What is chain migration? The real statistics behind the controversy
President Trump wants to end "chain migration". Is a merit-based system better?
As the immigration debate doesn’t let up, the White House has been promoting the idea that what it calls chain migration is a way by which immigrants essentially game the system. According to the White House, chain migration results in an unending stream of foreigners using their extended family ties to move to the U.S. “Every year, the U.S. resettles an immigration population larger than the size of Washington, D.C.,” reads the chart posted by our nation’s highest office. Is the White House onto something here?
For starters, what is so-called chain migration—a pejorative term, according to Democrats? What the White House is attacking goes back to a 1965 civil rights-oriented law, explains Politico. That law made family reunification instead of racially based quotas the basis for immigration to the United States. Under the law, if you are an American citizen, you can apply to bring your spouse to the U.S. if they are a citizen of another country. And then, once they become a citizen, they can apply to bring their mother over. And then, if the mom had other children, for example, she can apply to bring those over. And they will bring their spouses. And their spouses will bring their children and parents and so on. That's what could happen, creating a kind of chain, argues the White House position.
Interestingly, the initial policy of favoring family connections was instituted to favor European immigrants and to make sure the make-up of America stays more white, explains Caitlin Dickerson, who covers immigration for The New York Times. But as immigration patterns changed, the policy stopped achieving the intended effect.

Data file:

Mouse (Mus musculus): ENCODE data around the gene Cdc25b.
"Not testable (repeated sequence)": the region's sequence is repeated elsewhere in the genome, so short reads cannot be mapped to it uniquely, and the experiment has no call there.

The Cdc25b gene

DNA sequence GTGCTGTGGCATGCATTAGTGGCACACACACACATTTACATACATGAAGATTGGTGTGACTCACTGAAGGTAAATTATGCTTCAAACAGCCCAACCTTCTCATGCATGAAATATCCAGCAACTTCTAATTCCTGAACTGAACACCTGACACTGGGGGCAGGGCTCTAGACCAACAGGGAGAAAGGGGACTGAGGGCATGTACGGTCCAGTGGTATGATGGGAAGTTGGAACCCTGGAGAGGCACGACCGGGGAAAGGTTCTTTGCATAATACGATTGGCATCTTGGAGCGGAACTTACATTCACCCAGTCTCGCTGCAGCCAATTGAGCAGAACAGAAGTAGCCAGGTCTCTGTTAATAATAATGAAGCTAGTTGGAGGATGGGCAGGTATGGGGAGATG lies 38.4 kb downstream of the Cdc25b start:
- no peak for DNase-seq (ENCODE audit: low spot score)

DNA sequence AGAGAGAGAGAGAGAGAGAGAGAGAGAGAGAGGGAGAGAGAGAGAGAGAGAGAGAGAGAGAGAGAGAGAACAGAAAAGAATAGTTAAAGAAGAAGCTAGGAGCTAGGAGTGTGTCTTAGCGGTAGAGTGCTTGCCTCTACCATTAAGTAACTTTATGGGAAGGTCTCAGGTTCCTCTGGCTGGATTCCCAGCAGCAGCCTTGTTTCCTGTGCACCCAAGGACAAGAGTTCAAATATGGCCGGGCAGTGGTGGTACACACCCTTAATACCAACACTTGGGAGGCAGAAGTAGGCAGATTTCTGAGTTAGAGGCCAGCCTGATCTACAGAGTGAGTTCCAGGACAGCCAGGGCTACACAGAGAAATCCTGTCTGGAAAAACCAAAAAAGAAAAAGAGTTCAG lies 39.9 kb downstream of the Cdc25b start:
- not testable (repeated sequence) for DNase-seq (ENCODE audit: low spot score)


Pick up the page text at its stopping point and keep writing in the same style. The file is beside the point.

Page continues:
Hungarian immigrants arriving in America, looking from the deck of their ship towards the Statue of Liberty. (Photo by Three Lions/Getty Images)
The White House’s main issue with what it labels chain migration is that it allegedly awards green cards to people based on “an antiquated system of family ties, not skill or merit.” This results, says the WH, in decreasing skills in the labor force, lowering wages and increasing the deficit. This also undermines national security and puts more people on federal welfare, warns the office.
But that's not what really happens. While families do use the law to reunite, every step in this chain takes years and often decades to complete. In 1988, a federal agency (then known as the General Accounting Office) concluded that the waiting lists and the backlog in the system made the prospect of unlimited chain migration virtually impossible and a "myth", reports Politico. Fast-forward to now and the waiting periods have only increased in length. There is such a backlog that the U.S. is currently processing Chinese sibling visa requests from 2004, while people from Mexico and the Philippines wait up to 25 years to reunite with their families as Americans.